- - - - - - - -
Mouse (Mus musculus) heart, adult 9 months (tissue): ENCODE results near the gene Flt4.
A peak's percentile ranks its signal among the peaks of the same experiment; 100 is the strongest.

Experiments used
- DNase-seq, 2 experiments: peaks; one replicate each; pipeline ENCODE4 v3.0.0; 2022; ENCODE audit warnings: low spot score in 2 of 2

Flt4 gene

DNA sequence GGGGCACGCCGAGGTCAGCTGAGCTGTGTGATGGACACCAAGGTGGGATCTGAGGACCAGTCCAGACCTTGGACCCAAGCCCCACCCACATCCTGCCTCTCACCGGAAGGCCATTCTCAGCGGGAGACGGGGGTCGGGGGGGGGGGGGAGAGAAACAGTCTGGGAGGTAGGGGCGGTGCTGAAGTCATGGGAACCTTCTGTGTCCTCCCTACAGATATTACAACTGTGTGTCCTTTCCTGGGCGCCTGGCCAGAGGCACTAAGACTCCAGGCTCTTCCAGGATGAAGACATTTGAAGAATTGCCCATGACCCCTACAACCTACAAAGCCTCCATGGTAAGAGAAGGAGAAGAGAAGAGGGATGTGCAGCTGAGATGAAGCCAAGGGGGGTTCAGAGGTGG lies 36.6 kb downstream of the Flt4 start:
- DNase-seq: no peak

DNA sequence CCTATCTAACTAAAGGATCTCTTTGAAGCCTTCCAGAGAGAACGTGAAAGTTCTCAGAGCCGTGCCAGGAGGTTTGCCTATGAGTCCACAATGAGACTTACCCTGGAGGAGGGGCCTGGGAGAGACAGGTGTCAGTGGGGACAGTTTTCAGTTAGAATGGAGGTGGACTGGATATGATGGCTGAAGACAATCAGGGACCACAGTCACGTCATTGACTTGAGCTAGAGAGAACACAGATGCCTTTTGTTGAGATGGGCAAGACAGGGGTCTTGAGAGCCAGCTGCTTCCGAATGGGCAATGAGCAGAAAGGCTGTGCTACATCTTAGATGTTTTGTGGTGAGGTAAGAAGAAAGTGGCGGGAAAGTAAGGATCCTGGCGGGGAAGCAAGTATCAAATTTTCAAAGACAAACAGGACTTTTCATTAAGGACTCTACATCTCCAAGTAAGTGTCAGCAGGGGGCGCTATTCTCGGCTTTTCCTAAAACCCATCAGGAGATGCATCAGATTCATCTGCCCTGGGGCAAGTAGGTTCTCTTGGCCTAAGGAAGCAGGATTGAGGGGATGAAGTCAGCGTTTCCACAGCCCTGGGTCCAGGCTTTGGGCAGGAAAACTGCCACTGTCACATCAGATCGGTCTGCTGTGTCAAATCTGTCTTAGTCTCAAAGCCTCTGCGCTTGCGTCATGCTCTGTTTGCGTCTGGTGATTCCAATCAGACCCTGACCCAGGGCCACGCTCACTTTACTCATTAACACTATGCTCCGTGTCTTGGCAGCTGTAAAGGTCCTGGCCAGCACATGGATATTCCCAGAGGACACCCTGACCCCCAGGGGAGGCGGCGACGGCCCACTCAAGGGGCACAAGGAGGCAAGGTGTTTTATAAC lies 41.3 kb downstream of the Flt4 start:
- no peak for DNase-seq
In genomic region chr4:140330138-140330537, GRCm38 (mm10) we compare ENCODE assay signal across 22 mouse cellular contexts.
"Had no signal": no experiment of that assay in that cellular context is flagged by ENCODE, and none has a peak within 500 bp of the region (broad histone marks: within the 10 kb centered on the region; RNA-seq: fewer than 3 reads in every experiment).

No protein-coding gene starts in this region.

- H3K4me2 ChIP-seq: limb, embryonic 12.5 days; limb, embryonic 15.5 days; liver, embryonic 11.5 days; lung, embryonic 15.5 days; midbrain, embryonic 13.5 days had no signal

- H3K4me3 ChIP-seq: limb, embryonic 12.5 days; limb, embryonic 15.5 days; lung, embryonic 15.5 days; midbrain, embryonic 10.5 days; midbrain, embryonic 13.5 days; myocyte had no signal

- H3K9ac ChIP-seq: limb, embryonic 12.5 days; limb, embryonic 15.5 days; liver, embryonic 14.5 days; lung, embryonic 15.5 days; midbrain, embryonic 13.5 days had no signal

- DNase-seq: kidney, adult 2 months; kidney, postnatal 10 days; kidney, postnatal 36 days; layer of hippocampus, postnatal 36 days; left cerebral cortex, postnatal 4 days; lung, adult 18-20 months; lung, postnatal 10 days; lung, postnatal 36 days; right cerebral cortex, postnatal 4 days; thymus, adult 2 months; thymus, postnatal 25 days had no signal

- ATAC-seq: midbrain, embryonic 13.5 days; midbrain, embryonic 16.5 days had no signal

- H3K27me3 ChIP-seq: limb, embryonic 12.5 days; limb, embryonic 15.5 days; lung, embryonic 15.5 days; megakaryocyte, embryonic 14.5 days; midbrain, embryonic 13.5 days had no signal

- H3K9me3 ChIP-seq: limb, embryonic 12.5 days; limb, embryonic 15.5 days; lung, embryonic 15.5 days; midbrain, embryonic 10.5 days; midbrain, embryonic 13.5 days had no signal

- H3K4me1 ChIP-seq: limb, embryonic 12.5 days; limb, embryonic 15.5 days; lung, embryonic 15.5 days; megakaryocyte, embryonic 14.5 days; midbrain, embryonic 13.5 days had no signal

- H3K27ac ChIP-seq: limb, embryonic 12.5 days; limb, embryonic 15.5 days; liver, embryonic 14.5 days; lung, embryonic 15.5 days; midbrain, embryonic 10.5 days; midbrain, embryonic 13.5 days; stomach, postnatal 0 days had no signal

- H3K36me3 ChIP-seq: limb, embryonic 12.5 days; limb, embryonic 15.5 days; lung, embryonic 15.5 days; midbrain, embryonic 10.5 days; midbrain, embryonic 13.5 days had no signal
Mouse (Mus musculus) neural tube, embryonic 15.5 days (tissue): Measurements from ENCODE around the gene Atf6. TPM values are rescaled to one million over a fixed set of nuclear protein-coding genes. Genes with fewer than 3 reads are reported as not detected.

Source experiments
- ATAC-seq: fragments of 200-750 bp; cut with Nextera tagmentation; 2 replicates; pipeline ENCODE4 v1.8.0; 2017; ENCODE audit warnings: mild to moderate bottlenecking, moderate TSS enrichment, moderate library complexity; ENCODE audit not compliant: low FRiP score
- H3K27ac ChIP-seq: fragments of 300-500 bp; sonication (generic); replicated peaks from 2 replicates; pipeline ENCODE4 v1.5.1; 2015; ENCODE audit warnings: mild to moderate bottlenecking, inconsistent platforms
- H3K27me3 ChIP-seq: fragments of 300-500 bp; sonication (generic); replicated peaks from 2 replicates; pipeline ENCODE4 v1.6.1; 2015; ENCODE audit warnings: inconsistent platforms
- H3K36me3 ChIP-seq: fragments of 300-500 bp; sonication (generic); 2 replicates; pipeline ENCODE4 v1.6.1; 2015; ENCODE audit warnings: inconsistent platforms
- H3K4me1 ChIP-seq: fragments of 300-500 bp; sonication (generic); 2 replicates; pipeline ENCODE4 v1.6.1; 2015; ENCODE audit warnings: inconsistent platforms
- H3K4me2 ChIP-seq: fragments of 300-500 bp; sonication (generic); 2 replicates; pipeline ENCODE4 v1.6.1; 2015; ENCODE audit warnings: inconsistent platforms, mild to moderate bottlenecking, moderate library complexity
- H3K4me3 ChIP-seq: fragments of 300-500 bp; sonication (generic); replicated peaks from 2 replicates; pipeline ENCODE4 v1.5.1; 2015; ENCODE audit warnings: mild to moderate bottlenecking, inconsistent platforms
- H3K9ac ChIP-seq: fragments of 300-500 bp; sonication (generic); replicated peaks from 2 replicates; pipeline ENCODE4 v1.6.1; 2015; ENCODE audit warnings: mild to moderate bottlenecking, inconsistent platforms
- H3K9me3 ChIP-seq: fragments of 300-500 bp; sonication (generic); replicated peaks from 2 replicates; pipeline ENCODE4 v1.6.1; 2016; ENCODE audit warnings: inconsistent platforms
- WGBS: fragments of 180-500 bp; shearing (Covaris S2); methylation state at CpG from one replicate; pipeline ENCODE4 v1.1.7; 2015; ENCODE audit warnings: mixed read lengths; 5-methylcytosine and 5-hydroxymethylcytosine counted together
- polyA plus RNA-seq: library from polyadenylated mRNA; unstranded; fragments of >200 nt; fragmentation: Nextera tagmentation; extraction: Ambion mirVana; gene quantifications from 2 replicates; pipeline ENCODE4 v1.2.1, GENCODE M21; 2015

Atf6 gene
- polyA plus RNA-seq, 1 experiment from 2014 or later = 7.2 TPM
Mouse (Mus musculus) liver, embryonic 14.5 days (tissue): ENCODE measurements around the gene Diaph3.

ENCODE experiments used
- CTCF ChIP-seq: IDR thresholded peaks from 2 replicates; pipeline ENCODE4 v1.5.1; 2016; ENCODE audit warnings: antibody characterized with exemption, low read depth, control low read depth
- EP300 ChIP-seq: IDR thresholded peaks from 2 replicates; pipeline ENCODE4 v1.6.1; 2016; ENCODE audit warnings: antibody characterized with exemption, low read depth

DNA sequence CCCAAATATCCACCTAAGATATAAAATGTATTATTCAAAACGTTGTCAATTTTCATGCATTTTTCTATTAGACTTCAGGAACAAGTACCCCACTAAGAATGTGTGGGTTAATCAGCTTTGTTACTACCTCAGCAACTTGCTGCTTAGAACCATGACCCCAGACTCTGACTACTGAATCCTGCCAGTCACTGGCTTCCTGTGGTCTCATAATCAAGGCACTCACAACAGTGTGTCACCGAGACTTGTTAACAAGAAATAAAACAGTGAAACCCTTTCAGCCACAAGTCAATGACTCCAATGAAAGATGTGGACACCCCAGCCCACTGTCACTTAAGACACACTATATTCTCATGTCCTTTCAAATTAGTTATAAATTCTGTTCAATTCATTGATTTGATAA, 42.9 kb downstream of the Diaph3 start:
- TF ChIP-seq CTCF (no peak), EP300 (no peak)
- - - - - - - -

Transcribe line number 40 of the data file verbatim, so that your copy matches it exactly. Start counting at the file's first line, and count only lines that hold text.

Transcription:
- CTCF ChIP-seq: IDR thresholded peaks from 2 replicates; pipeline ENCODE4 v1.5.1; 2016; ENCODE audit warnings: antibody characterized with exemption, low read depth, control low read depth